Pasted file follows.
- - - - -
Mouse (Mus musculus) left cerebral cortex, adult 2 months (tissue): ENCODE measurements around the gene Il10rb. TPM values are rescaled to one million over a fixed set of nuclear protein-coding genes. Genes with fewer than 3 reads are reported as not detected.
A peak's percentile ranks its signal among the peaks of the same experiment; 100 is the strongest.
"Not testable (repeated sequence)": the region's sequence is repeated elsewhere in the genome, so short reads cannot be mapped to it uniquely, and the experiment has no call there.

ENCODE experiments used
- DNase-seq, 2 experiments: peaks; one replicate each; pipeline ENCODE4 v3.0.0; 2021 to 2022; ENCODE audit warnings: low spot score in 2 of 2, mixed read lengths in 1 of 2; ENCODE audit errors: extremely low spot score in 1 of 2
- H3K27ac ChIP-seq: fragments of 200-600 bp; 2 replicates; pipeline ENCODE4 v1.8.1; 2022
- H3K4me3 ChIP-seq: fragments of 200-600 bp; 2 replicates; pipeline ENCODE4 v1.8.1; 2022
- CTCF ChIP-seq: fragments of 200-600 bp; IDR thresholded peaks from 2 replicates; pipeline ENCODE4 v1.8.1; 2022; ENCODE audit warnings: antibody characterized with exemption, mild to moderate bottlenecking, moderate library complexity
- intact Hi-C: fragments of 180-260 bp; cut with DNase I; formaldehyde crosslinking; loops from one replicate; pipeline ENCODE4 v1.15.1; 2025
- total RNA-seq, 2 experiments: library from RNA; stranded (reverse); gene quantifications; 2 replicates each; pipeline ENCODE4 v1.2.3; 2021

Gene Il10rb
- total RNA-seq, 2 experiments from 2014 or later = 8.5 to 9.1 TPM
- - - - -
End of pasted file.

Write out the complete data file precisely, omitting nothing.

Mouse (Mus musculus) left cerebral cortex, adult 2 months (tissue): ENCODE measurements around the gene Il10rb. TPM values are rescaled to one million over a fixed set of nuclear protein-coding genes. Genes with fewer than 3 reads are reported as not detected.
A peak's percentile ranks its signal among the peaks of the same experiment; 100 is the strongest.
"Not testable (repeated sequence)": the region's sequence is repeated elsewhere in the genome, so short reads cannot be mapped to it uniquely, and the experiment has no call there.

ENCODE experiments used
- DNase-seq, 2 experiments: peaks; one replicate each; pipeline ENCODE4 v3.0.0; 2021 to 2022; ENCODE audit warnings: low spot score in 2 of 2, mixed read lengths in 1 of 2; ENCODE audit errors: extremely low spot score in 1 of 2
- H3K27ac ChIP-seq: fragments of 200-600 bp; 2 replicates; pipeline ENCODE4 v1.8.1; 2022
- H3K4me3 ChIP-seq: fragments of 200-600 bp; 2 replicates; pipeline ENCODE4 v1.8.1; 2022
- CTCF ChIP-seq: fragments of 200-600 bp; IDR thresholded peaks from 2 replicates; pipeline ENCODE4 v1.8.1; 2022; ENCODE audit warnings: antibody characterized with exemption, mild to moderate bottlenecking, moderate library complexity
- intact Hi-C: fragments of 180-260 bp; cut with DNase I; formaldehyde crosslinking; loops from one replicate; pipeline ENCODE4 v1.15.1; 2025
- total RNA-seq, 2 experiments: library from RNA; stranded (reverse); gene quantifications; 2 replicates each; pipeline ENCODE4 v1.2.3; 2021

Gene Il10rb
- total RNA-seq, 2 experiments from 2014 or later = 8.5 to 9.1 TPM